Friday, December 10, 2010


Devan Sudjic,then architectural critic for the London Observer wrote a  book  several years ago about the "world's most notable architectural triumphs and the masters who commissioned them".  It's subtitled "how the rich and powerful shape the world".   

I suppose it depends what you mean by 'world'...the sum total footprint of all the great buildings Sudjic talks about is less than two square miles.  All that effort, all that ego, for a raggedy poor two blocks.  

But in fact most of the inhabited world is just average people dwelling in huts and houses, on boats and in bungalows, in a self-built shanty or a McMansion.  Their choices shape 99.9% of the built environment, and they don't know from Libeskind.

Similarly, much of what is written about church architecture is targeted at 0.1% of congregations--those with a large membership or a lot of money.  The rich and the powerful.  The other 99.9% think architecture and design isn't for them, and it shows in their timid choices, in tiny steeples perched on low roofs, in unimaginative interiors, in ill-fitting facades that look ashamed to be the house of God.  The house of God!  That's something any building would aspire to.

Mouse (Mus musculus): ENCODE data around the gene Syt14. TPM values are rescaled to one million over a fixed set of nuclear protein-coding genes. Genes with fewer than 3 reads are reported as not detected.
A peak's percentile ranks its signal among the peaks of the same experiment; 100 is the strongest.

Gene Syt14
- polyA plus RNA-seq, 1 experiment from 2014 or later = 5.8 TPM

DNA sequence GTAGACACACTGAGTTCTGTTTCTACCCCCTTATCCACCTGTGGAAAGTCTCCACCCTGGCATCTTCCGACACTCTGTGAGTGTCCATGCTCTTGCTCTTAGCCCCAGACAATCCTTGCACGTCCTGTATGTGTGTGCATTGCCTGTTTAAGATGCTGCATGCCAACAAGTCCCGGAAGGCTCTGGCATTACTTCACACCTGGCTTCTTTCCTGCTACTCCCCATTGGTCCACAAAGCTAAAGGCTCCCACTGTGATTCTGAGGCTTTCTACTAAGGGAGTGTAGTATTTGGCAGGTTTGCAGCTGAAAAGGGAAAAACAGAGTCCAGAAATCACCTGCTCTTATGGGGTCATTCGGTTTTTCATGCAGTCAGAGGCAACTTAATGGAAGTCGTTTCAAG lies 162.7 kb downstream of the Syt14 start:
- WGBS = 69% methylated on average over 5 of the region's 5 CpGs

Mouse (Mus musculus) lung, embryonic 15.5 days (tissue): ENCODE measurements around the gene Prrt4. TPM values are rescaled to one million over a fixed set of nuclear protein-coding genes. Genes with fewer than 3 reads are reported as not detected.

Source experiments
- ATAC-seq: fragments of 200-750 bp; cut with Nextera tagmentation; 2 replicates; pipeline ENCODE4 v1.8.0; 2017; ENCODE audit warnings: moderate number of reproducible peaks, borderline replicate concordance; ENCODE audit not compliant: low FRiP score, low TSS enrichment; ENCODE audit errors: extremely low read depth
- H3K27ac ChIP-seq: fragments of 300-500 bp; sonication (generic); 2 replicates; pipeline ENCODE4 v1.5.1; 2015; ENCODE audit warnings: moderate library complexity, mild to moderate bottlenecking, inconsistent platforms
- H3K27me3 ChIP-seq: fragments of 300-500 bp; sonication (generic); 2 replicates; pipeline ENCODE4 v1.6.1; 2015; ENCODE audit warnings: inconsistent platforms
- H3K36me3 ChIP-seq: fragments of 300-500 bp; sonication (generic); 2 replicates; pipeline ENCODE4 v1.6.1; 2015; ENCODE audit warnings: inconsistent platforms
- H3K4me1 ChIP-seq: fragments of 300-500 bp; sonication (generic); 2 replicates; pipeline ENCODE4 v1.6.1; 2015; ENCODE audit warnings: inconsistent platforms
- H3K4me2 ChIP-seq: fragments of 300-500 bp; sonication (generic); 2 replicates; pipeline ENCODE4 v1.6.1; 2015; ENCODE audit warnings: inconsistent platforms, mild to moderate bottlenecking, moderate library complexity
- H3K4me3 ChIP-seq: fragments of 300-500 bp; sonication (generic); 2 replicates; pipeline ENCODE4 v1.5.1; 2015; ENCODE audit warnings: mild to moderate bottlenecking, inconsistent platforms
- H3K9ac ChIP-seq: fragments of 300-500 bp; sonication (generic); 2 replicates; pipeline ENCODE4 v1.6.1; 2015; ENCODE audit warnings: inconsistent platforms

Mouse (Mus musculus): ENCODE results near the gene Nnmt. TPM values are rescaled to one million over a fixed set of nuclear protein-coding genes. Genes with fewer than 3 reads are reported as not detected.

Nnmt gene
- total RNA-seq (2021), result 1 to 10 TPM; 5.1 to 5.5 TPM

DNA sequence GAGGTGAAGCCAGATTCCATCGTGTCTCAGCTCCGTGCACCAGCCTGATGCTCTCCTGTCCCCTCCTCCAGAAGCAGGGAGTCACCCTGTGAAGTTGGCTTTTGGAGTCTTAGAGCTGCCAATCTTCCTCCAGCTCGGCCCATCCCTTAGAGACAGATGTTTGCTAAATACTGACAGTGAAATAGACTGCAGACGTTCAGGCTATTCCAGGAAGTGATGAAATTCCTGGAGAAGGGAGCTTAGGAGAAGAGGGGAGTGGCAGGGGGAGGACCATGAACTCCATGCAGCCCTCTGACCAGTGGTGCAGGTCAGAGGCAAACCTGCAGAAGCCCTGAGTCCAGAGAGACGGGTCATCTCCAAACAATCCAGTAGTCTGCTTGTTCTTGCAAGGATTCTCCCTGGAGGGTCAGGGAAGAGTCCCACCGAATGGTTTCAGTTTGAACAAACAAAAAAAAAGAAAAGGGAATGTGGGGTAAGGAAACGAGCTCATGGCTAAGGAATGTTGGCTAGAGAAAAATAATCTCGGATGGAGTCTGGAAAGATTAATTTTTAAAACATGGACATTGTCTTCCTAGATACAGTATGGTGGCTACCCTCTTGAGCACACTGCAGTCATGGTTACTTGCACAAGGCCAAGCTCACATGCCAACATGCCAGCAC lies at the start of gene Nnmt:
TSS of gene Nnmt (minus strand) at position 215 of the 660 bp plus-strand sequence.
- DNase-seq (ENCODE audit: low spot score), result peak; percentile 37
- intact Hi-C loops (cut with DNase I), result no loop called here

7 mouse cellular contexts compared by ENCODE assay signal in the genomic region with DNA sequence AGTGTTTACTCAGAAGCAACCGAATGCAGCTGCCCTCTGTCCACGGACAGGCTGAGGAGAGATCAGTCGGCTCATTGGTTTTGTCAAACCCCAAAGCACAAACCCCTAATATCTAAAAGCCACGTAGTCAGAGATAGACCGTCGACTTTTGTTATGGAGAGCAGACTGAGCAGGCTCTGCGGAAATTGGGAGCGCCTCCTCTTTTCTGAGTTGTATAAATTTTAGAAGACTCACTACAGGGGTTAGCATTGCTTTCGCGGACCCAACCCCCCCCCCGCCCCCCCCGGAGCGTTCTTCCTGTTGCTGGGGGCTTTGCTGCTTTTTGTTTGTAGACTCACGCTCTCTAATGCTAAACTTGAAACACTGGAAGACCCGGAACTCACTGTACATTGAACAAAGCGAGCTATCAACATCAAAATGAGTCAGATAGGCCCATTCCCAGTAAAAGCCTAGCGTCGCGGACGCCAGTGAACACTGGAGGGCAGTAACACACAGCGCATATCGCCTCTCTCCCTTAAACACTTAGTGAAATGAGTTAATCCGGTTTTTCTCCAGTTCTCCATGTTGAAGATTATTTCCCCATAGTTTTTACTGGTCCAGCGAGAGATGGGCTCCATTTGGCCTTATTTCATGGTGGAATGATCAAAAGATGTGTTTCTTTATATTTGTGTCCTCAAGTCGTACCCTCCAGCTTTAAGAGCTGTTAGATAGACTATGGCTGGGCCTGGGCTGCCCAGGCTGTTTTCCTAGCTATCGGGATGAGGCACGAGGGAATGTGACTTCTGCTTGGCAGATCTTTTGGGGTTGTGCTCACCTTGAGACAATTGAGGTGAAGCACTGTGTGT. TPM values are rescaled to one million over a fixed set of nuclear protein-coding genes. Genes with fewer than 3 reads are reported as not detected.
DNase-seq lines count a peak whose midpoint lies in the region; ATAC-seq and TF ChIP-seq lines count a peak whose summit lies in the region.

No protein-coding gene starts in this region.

But for all the 0.1s splashing out in the pages of magazines and the occasional coffee-table book on religious architecture (and if you have 10mill or so of the Lord's money and you DON'T get an awesome building you're just negligent), it's the 99.9ers that are really shaping the built environment of the sacred.  

The thoughtfulness of your choices matters, matters to people who may never see the buildings of the rich and powerful but will touch the door handles, traverse the aisles, gaze at the baptistery or out the window, repeatedly in your own church.  And those things should say to them that this is the house of God, made and kept with love and care and deliberate, thoughtful choices that are the absolute best we as a congregation can do for this special place.

I hope that most of you that read this blog are in a church that--like mine--falls in the 99.9.  Many of the examples I show are from the 0.1 (for inspiration), but I'm hoping we can change that.  

[Image of Little Cataloochee Baptist Church, c 1889, North Carolina, by Ariel Bravy.  In a small space, you can't go wrong with glossy white paint and the contrast of dark wood against a way this is a reversal of the feeling in Tadao Ando's Church of the Light, and every bit as effective.  And it was an artistic soul that chose the ochre for the benches.]

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